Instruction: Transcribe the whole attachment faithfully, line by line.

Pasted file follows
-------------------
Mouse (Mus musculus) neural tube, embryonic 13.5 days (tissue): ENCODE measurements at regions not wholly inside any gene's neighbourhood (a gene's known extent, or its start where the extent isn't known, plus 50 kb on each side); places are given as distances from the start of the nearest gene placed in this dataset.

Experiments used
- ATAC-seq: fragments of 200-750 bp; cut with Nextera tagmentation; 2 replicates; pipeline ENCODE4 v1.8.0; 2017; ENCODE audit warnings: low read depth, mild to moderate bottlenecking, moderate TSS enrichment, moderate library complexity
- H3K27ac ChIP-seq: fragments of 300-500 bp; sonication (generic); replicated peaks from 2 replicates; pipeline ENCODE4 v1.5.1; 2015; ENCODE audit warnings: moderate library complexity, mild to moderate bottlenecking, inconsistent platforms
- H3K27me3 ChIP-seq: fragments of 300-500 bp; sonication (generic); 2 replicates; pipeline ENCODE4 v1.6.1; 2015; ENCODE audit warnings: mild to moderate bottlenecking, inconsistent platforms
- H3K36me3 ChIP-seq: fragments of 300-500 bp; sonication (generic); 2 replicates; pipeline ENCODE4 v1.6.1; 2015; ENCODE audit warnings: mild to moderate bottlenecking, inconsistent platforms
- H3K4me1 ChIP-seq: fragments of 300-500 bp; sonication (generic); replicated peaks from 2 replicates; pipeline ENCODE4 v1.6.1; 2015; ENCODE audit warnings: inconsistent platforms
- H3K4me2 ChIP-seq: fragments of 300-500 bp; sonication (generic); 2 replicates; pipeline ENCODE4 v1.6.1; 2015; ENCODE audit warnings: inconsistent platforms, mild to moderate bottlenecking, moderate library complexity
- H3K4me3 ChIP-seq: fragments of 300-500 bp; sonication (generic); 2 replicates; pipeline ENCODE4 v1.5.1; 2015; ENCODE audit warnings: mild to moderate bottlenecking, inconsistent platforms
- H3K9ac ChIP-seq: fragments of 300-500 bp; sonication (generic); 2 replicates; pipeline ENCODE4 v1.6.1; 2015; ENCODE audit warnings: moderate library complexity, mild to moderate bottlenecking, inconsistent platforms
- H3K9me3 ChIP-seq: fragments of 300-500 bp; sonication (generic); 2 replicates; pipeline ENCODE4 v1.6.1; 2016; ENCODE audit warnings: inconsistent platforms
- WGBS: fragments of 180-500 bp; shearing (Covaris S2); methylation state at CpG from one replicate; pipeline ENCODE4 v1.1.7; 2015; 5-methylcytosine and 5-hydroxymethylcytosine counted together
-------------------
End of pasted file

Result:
Mouse (Mus musculus) neural tube, embryonic 13.5 days (tissue): ENCODE measurements at regions not wholly inside any gene's neighbourhood (a gene's known extent, or its start where the extent isn't known, plus 50 kb on each side); places are given as distances from the start of the nearest gene placed in this dataset.

Experiments used
- ATAC-seq: fragments of 200-750 bp; cut with Nextera tagmentation; 2 replicates; pipeline ENCODE4 v1.8.0; 2017; ENCODE audit warnings: low read depth, mild to moderate bottlenecking, moderate TSS enrichment, moderate library complexity
- H3K27ac ChIP-seq: fragments of 300-500 bp; sonication (generic); replicated peaks from 2 replicates; pipeline ENCODE4 v1.5.1; 2015; ENCODE audit warnings: moderate library complexity, mild to moderate bottlenecking, inconsistent platforms
- H3K27me3 ChIP-seq: fragments of 300-500 bp; sonication (generic); 2 replicates; pipeline ENCODE4 v1.6.1; 2015; ENCODE audit warnings: mild to moderate bottlenecking, inconsistent platforms
- H3K36me3 ChIP-seq: fragments of 300-500 bp; sonication (generic); 2 replicates; pipeline ENCODE4 v1.6.1; 2015; ENCODE audit warnings: mild to moderate bottlenecking, inconsistent platforms
- H3K4me1 ChIP-seq: fragments of 300-500 bp; sonication (generic); replicated peaks from 2 replicates; pipeline ENCODE4 v1.6.1; 2015; ENCODE audit warnings: inconsistent platforms
- H3K4me2 ChIP-seq: fragments of 300-500 bp; sonication (generic); 2 replicates; pipeline ENCODE4 v1.6.1; 2015; ENCODE audit warnings: inconsistent platforms, mild to moderate bottlenecking, moderate library complexity
- H3K4me3 ChIP-seq: fragments of 300-500 bp; sonication (generic); 2 replicates; pipeline ENCODE4 v1.5.1; 2015; ENCODE audit warnings: mild to moderate bottlenecking, inconsistent platforms
- H3K9ac ChIP-seq: fragments of 300-500 bp; sonication (generic); 2 replicates; pipeline ENCODE4 v1.6.1; 2015; ENCODE audit warnings: moderate library complexity, mild to moderate bottlenecking, inconsistent platforms
- H3K9me3 ChIP-seq: fragments of 300-500 bp; sonication (generic); 2 replicates; pipeline ENCODE4 v1.6.1; 2016; ENCODE audit warnings: inconsistent platforms
- WGBS: fragments of 180-500 bp; shearing (Covaris S2); methylation state at CpG from one replicate; pipeline ENCODE4 v1.1.7; 2015; 5-methylcytosine and 5-hydroxymethylcytosine counted together